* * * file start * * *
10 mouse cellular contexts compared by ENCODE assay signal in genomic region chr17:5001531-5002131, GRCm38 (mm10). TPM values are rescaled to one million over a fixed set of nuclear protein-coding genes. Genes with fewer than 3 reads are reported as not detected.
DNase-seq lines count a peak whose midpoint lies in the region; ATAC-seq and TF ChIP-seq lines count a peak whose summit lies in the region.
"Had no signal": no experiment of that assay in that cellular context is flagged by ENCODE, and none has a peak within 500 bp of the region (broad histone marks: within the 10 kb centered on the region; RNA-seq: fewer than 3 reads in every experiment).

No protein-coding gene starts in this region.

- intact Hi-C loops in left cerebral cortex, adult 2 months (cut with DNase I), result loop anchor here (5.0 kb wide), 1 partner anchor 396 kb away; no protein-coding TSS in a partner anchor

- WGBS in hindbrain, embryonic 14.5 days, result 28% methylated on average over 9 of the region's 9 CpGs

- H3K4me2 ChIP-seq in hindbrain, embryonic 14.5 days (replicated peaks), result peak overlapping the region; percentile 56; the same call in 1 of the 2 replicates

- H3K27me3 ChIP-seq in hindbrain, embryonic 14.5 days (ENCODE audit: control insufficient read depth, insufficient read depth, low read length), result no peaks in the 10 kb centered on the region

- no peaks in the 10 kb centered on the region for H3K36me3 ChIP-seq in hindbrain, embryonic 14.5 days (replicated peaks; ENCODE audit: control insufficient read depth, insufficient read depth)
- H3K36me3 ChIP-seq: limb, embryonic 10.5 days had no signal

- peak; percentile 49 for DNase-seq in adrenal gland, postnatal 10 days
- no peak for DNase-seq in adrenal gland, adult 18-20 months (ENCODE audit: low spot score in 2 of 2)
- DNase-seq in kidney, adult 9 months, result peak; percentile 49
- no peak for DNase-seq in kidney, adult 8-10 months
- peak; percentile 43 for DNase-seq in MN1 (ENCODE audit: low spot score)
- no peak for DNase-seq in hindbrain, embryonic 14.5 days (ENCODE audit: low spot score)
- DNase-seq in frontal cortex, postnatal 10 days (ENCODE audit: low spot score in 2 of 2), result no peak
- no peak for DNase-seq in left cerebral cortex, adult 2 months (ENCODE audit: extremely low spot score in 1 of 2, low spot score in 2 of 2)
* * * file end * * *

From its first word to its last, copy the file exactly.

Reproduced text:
10 mouse cellular contexts compared by ENCODE assay signal in genomic region chr17:5001531-5002131, GRCm38 (mm10). TPM values are rescaled to one million over a fixed set of nuclear protein-coding genes. Genes with fewer than 3 reads are reported as not detected.
DNase-seq lines count a peak whose midpoint lies in the region; ATAC-seq and TF ChIP-seq lines count a peak whose summit lies in the region.
"Had no signal": no experiment of that assay in that cellular context is flagged by ENCODE, and none has a peak within 500 bp of the region (broad histone marks: within the 10 kb centered on the region; RNA-seq: fewer than 3 reads in every experiment).

No protein-coding gene starts in this region.

- intact Hi-C loops in left cerebral cortex, adult 2 months (cut with DNase I), result loop anchor here (5.0 kb wide), 1 partner anchor 396 kb away; no protein-coding TSS in a partner anchor

- WGBS in hindbrain, embryonic 14.5 days, result 28% methylated on average over 9 of the region's 9 CpGs

- H3K4me2 ChIP-seq in hindbrain, embryonic 14.5 days (replicated peaks), result peak overlapping the region; percentile 56; the same call in 1 of the 2 replicates

- H3K27me3 ChIP-seq in hindbrain, embryonic 14.5 days (ENCODE audit: control insufficient read depth, insufficient read depth, low read length), result no peaks in the 10 kb centered on the region

- no peaks in the 10 kb centered on the region for H3K36me3 ChIP-seq in hindbrain, embryonic 14.5 days (replicated peaks; ENCODE audit: control insufficient read depth, insufficient read depth)
- H3K36me3 ChIP-seq: limb, embryonic 10.5 days had no signal

- peak; percentile 49 for DNase-seq in adrenal gland, postnatal 10 days
- no peak for DNase-seq in adrenal gland, adult 18-20 months (ENCODE audit: low spot score in 2 of 2)
- DNase-seq in kidney, adult 9 months, result peak; percentile 49
- no peak for DNase-seq in kidney, adult 8-10 months
- peak; percentile 43 for DNase-seq in MN1 (ENCODE audit: low spot score)
- no peak for DNase-seq in hindbrain, embryonic 14.5 days (ENCODE audit: low spot score)
- DNase-seq in frontal cortex, postnatal 10 days (ENCODE audit: low spot score in 2 of 2), result no peak
- no peak for DNase-seq in left cerebral cortex, adult 2 months (ENCODE audit: extremely low spot score in 1 of 2, low spot score in 2 of 2)